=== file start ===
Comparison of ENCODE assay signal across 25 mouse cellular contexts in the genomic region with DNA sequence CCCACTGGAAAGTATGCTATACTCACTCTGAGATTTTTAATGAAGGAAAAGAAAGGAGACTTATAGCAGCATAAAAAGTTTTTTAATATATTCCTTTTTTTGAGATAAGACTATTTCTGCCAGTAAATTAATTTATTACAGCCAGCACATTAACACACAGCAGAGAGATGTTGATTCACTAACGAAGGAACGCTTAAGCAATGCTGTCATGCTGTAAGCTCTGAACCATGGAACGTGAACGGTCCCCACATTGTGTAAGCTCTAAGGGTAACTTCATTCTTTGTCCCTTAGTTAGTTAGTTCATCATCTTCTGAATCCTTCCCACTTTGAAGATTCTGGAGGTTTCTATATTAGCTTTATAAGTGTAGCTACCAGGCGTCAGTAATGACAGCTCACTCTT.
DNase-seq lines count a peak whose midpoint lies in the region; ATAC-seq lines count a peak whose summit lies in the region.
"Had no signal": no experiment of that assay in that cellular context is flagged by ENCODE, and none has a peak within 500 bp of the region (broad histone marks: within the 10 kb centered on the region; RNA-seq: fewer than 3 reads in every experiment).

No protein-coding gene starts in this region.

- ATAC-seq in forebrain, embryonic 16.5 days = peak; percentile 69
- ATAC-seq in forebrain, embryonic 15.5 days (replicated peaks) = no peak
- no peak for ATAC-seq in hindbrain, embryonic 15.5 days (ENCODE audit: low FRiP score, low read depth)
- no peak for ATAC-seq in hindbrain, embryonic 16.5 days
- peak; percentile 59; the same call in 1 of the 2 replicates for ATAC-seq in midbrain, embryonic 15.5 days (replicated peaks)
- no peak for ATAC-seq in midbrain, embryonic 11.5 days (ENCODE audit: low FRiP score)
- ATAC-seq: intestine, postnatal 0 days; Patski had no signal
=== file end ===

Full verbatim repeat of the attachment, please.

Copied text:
Comparison of ENCODE assay signal across 25 mouse cellular contexts in the genomic region with DNA sequence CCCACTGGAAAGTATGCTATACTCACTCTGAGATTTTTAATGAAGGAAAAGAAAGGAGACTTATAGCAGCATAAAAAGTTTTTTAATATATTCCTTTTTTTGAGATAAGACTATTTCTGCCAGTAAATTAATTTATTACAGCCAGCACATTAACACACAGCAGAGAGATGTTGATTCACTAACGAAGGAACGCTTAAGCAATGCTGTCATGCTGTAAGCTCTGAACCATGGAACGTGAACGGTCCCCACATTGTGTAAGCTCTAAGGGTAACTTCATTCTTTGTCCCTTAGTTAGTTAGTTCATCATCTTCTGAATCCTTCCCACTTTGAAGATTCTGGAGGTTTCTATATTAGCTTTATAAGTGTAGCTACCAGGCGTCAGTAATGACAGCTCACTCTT.
DNase-seq lines count a peak whose midpoint lies in the region; ATAC-seq lines count a peak whose summit lies in the region.
"Had no signal": no experiment of that assay in that cellular context is flagged by ENCODE, and none has a peak within 500 bp of the region (broad histone marks: within the 10 kb centered on the region; RNA-seq: fewer than 3 reads in every experiment).

No protein-coding gene starts in this region.

- ATAC-seq in forebrain, embryonic 16.5 days = peak; percentile 69
- ATAC-seq in forebrain, embryonic 15.5 days (replicated peaks) = no peak
- no peak for ATAC-seq in hindbrain, embryonic 15.5 days (ENCODE audit: low FRiP score, low read depth)
- no peak for ATAC-seq in hindbrain, embryonic 16.5 days
- peak; percentile 59; the same call in 1 of the 2 replicates for ATAC-seq in midbrain, embryonic 15.5 days (replicated peaks)
- no peak for ATAC-seq in midbrain, embryonic 11.5 days (ENCODE audit: low FRiP score)
- ATAC-seq: intestine, postnatal 0 days; Patski had no signal